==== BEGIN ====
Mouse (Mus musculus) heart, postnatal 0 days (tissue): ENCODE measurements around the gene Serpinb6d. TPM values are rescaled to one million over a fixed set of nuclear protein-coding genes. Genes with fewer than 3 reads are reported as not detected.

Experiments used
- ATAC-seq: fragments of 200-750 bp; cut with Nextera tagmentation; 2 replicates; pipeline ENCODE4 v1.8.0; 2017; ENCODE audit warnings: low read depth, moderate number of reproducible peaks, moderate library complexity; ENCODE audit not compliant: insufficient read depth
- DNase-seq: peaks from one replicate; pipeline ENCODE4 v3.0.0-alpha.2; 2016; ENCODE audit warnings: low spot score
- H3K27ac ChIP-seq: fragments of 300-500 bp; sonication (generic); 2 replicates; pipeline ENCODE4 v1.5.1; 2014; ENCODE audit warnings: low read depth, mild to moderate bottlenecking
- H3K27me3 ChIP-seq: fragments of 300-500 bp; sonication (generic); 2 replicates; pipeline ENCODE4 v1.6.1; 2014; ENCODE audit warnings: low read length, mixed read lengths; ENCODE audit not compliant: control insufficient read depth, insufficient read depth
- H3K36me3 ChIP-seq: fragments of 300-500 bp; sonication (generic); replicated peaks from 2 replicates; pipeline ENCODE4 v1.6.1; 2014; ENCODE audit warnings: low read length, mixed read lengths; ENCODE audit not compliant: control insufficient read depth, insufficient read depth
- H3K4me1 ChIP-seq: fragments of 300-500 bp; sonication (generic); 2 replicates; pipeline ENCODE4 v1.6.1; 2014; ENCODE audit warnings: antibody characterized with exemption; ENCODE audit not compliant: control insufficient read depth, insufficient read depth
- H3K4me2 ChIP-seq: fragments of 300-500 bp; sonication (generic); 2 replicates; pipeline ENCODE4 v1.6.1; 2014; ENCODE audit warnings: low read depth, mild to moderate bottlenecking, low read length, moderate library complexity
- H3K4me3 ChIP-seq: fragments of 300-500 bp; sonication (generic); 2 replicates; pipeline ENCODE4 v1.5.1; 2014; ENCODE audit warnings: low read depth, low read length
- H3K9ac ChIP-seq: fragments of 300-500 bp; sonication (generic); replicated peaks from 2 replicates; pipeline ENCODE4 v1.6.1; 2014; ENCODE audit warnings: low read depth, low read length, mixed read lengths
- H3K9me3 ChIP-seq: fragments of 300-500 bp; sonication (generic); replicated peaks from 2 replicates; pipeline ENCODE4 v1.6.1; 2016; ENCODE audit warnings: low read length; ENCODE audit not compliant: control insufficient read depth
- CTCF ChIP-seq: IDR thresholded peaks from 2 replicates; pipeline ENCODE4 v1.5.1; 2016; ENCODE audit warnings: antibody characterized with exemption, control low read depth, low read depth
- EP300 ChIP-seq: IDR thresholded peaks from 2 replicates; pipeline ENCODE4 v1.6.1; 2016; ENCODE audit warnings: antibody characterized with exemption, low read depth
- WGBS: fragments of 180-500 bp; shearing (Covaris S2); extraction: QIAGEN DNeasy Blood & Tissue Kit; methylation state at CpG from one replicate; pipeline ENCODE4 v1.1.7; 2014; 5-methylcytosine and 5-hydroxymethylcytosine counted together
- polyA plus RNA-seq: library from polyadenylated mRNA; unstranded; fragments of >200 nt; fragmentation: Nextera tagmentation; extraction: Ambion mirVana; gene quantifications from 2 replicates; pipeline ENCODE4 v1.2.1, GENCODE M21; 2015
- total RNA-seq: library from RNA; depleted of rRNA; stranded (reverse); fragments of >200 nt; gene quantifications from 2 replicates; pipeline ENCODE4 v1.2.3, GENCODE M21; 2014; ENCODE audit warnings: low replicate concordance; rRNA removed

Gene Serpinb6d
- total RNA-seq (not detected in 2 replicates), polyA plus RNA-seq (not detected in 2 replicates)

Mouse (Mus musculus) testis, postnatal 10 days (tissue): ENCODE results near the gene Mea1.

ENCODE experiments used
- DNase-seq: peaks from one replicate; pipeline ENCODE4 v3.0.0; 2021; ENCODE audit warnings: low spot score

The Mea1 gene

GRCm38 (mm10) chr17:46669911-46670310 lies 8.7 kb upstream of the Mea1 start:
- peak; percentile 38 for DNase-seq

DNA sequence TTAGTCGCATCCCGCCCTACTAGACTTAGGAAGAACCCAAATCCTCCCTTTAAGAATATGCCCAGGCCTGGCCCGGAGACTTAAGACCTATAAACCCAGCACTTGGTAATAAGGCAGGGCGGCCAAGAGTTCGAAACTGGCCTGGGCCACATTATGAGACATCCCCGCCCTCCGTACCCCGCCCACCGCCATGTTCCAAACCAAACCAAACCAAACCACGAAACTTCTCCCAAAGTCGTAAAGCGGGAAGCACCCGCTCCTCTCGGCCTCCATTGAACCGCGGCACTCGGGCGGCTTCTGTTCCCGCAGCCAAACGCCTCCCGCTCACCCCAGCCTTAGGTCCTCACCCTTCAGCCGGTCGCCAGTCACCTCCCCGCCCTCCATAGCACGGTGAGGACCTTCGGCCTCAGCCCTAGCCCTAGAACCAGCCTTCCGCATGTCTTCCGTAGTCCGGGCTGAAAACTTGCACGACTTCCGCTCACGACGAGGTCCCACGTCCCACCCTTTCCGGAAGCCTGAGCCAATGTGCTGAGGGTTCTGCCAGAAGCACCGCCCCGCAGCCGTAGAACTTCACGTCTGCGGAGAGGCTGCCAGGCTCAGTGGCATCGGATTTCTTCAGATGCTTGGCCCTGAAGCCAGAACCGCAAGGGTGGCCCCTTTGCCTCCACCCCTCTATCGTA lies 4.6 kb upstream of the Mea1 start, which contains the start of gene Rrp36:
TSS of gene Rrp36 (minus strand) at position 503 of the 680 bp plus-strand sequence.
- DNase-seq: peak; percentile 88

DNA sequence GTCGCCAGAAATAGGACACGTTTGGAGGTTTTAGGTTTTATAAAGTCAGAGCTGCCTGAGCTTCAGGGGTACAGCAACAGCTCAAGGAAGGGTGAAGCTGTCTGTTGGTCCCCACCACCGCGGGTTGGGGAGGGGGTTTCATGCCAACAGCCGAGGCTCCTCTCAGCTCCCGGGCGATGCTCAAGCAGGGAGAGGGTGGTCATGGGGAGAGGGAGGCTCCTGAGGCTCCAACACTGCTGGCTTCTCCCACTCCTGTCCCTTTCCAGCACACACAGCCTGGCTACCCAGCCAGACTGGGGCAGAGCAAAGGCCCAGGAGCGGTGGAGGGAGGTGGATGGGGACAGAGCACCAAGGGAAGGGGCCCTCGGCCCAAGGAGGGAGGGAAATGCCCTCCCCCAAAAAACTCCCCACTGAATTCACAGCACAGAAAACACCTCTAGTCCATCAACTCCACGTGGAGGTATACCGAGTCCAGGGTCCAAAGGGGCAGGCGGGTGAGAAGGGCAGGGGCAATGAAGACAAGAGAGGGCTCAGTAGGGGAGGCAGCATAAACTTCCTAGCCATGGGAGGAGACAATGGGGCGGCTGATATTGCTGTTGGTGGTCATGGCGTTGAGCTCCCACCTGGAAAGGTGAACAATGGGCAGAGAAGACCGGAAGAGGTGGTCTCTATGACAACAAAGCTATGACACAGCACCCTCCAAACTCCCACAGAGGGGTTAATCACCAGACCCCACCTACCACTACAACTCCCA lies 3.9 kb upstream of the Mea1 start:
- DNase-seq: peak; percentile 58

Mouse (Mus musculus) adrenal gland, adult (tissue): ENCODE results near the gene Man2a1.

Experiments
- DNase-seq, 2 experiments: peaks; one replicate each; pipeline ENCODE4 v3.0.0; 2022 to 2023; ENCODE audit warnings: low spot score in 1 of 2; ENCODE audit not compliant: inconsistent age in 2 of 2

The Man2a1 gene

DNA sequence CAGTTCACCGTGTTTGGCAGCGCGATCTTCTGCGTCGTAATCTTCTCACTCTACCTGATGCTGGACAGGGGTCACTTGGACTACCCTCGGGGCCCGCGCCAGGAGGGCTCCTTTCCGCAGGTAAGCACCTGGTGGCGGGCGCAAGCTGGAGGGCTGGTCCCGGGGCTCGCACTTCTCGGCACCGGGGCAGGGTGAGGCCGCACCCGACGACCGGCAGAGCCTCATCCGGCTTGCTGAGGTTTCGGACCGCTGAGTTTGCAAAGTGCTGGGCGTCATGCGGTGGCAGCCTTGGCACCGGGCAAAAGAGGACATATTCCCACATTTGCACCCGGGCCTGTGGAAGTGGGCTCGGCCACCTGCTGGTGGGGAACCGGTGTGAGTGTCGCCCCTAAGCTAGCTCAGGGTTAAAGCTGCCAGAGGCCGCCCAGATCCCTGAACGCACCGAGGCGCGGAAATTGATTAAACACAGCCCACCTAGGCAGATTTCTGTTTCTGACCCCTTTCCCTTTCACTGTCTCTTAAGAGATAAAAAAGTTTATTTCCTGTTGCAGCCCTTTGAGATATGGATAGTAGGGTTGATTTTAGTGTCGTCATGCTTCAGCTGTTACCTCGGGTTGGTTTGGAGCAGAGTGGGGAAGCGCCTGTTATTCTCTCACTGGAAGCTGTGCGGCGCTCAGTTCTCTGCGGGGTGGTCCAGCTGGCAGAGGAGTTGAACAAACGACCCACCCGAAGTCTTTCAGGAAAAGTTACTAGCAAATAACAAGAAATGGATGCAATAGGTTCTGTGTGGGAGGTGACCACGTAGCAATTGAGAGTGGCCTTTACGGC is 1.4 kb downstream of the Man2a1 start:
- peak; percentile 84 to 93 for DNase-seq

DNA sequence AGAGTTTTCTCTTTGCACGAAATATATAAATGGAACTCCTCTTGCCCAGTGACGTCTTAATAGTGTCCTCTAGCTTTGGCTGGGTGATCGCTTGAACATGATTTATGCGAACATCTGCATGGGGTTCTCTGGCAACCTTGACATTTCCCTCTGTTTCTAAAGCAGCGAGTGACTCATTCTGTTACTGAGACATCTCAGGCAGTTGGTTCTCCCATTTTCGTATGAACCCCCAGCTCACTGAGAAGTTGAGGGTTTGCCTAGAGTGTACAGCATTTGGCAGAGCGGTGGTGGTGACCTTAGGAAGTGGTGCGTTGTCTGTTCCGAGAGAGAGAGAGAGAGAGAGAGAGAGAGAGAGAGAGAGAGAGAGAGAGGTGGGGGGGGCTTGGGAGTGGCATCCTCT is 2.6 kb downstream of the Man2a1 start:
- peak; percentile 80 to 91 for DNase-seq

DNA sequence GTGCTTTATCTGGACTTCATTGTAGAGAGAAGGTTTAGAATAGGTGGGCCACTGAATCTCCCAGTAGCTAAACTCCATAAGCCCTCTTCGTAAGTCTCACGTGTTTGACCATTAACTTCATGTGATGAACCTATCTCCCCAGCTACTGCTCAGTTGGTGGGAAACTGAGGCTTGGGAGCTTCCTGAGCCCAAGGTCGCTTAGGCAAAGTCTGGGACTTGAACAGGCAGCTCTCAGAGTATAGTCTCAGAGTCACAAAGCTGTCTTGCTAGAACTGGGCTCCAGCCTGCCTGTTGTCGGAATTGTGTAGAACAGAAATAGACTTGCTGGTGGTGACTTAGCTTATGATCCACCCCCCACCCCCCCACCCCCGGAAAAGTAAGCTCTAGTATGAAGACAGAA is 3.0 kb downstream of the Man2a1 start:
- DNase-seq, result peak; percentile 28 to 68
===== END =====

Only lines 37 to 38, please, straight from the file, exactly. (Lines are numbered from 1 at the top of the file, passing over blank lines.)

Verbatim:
DNA sequence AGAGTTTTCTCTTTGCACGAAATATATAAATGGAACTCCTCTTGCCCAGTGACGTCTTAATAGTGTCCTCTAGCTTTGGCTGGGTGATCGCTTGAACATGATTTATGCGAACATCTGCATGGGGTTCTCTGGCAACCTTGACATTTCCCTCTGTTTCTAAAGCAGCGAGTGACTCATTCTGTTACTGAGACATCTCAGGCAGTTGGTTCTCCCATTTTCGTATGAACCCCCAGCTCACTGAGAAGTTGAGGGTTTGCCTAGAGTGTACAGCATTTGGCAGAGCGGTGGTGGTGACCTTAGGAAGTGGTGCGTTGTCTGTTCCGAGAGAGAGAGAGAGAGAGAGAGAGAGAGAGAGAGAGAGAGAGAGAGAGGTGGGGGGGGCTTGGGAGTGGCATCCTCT is 2.6 kb downstream of the Man2a1 start:
- peak; percentile 80 to 91 for DNase-seq